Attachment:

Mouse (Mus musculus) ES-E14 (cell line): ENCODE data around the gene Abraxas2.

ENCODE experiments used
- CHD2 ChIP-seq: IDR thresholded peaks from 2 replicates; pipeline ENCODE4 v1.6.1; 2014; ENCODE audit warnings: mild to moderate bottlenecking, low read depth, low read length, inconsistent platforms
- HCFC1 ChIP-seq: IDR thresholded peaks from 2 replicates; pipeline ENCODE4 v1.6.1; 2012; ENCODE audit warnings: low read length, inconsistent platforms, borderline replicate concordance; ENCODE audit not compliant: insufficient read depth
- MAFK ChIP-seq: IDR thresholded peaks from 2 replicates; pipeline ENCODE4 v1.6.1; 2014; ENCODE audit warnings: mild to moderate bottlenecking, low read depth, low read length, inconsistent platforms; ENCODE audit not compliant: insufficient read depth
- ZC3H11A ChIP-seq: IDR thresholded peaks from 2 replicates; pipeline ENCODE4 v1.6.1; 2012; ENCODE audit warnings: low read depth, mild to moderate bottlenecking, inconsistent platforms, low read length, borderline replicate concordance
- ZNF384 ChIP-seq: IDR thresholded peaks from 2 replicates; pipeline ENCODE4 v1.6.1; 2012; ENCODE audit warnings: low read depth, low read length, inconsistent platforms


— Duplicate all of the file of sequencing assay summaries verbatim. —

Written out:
Mouse (Mus musculus) ES-E14 (cell line): ENCODE data around the gene Abraxas2.

ENCODE experiments used
- CHD2 ChIP-seq: IDR thresholded peaks from 2 replicates; pipeline ENCODE4 v1.6.1; 2014; ENCODE audit warnings: mild to moderate bottlenecking, low read depth, low read length, inconsistent platforms
- HCFC1 ChIP-seq: IDR thresholded peaks from 2 replicates; pipeline ENCODE4 v1.6.1; 2012; ENCODE audit warnings: low read length, inconsistent platforms, borderline replicate concordance; ENCODE audit not compliant: insufficient read depth
- MAFK ChIP-seq: IDR thresholded peaks from 2 replicates; pipeline ENCODE4 v1.6.1; 2014; ENCODE audit warnings: mild to moderate bottlenecking, low read depth, low read length, inconsistent platforms; ENCODE audit not compliant: insufficient read depth
- ZC3H11A ChIP-seq: IDR thresholded peaks from 2 replicates; pipeline ENCODE4 v1.6.1; 2012; ENCODE audit warnings: low read depth, mild to moderate bottlenecking, inconsistent platforms, low read length, borderline replicate concordance
- ZNF384 ChIP-seq: IDR thresholded peaks from 2 replicates; pipeline ENCODE4 v1.6.1; 2012; ENCODE audit warnings: low read depth, low read length, inconsistent platforms